On the German Art of War: Truppenfuhrung

By Kane, Robert B. | Aerospace Power Journal, Winter 2002 | Go to article overview

On the German Art of War: Truppenfuhrung


Kane, Robert B., Aerospace Power Journal


On the German Art of War: Truppenfuhrung translated and edited by Bruce Condell and David T. Zabecki. Lynne Rienner Publishers, Inc. (http://www.rienner.com), 1800 30th Street, Suite 314, Boulder, Colorado 80301, 2001, 320 pages, $57.00.

Since 1945, many people have theorized why the German army of 1939 swept across Europe from September 1939 to mid-1942, with the retreat from Moscow in December 1941 as its only major setback, and then conducted a relatively orderly retreat from various fronts back to Germany from mid-1943 to April 1945. In 1948 Edward A- Shils and Morris Janowitz believed that the primary factor was the cohesion of the basic units of the German army of 1939. Later, Omer Bartov gave greater importance to the bolstering effects of Nazi ideology in keeping the average German soldier fighting and the army units together, despite the horrible combat conditions on the eastern front. Condell and Zabecki's book provides another fundamental reason for the German army's success in combat: its operational and tactical doctrine, found in German Army Regulation 300, Truppenfuhrung [Unit Command], written in 1933-34.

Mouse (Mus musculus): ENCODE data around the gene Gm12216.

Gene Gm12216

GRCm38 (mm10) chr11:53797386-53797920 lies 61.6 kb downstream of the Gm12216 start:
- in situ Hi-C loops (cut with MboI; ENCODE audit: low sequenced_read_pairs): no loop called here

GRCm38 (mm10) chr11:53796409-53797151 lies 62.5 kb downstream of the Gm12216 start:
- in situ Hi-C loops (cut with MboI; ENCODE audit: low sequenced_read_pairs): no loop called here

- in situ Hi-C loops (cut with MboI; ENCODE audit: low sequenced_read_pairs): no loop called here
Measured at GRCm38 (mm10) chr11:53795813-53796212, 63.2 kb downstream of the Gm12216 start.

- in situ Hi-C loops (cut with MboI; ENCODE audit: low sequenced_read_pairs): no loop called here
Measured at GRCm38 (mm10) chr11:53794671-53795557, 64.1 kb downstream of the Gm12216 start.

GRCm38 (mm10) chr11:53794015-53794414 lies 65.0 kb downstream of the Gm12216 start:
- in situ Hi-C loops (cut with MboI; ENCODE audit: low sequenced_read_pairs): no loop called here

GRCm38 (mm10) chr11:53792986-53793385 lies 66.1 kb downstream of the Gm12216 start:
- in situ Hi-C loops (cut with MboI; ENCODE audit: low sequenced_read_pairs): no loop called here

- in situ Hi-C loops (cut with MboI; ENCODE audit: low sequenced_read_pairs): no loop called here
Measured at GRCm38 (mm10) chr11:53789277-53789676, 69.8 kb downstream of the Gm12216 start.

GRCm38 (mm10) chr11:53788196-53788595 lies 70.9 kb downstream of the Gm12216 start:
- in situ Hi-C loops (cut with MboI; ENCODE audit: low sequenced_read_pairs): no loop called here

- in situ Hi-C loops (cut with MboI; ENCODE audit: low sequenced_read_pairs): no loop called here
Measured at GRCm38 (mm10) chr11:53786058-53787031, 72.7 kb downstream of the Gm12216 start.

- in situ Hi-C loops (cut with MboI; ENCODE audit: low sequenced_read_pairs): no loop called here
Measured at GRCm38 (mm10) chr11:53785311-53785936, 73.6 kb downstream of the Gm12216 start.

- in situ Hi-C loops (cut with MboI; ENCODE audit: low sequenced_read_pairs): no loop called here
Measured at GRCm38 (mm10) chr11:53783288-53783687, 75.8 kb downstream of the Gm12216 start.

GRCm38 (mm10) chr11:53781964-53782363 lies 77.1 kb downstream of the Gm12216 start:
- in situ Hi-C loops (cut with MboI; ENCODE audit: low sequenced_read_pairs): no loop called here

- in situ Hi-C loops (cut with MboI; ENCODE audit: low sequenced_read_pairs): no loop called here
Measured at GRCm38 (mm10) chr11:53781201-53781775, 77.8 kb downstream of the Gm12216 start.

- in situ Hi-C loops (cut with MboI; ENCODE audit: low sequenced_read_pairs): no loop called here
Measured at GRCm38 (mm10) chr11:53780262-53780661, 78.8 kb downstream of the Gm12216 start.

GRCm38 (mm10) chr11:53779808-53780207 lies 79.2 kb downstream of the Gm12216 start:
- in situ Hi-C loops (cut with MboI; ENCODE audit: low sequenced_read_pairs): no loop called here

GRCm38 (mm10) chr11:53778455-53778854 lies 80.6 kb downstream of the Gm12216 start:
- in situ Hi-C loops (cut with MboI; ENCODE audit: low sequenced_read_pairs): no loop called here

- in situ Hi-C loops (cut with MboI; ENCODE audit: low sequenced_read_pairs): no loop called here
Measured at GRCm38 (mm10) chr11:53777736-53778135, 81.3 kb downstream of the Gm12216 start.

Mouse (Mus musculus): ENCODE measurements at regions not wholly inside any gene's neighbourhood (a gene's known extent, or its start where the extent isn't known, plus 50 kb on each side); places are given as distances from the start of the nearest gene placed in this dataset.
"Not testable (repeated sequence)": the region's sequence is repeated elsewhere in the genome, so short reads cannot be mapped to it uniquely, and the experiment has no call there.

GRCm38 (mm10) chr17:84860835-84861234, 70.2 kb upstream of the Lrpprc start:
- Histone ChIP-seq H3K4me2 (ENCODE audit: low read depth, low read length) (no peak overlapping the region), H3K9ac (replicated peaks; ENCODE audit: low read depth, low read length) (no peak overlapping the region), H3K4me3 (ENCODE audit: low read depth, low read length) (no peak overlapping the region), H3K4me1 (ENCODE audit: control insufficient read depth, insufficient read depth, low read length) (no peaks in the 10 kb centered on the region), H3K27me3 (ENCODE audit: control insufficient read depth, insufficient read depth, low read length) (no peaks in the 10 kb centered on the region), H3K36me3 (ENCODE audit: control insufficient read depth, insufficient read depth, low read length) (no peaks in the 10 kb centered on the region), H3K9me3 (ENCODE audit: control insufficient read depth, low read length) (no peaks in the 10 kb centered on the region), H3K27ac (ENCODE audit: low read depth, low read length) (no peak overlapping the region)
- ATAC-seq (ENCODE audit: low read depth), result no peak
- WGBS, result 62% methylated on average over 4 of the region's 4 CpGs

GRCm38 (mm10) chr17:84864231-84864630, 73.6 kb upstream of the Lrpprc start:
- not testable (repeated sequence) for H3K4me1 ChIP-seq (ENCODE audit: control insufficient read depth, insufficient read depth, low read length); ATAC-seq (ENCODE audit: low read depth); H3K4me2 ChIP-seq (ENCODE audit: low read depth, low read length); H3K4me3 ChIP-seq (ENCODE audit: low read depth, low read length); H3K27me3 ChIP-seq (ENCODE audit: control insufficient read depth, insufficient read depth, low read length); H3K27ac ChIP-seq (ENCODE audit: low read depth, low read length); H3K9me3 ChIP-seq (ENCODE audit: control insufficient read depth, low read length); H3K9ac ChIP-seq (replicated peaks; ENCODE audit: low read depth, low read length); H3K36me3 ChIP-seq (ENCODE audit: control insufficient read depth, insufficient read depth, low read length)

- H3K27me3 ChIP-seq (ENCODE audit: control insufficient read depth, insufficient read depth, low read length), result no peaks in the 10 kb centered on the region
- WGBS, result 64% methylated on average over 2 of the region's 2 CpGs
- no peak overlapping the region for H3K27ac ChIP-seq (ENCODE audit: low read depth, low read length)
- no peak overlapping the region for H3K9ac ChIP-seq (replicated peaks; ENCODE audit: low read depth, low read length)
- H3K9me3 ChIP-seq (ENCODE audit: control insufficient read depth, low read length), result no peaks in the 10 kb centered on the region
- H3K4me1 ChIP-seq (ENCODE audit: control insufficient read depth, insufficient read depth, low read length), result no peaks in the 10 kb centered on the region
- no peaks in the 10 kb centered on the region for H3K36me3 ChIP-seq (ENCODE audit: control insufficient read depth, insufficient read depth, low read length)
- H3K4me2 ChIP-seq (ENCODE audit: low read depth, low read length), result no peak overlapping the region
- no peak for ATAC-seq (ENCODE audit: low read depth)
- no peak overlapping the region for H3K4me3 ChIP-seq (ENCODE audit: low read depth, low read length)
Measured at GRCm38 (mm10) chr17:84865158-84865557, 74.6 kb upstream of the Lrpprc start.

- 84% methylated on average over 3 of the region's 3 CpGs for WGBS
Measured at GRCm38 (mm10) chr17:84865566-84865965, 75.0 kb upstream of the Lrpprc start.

An English translation of this field manual on combat operations is the heart of On the German Art of War. Truppenfuhrung represents the culmination of lessons learned from the army's operational experience in World War I, especially the shock tactics used in the offensive of March 1918, improvements through field exercises and maneuvers, and "General Staff" debate and discussion during the 1920s. Essentially, this manual is the equivalent of the US Army's FM 100-5, Field Service Regulations: Operations (1940); in fact, FM 100-5 drew heavily upon its German counterpart. In 1952 US Army Europe had several German generals, led by Franz Halder, formerly the German army's chief of staff, compare the two manuals. Their study, appendix E of On the German Art of War, revealed a strong correlation between the two.

James Corum's foreword and the editors' introduction cover the origins of the operational and tactical doctrine found in Truppenfuhrung from before World War I through the early 1930s, especially the influence of Gen Hans von Seeckt, army commander from 1920 to 1926. The introduction also summarizes the strengths and weaknesses of the doctrine found in the manual. As the editors write, "Its purpose was not to give German military leaders a 'cookbook' on how to win battles, but rather it was designed to give them a set of intellectual tools to be applied to complex and ever-- unique warfighting situations" (p. …

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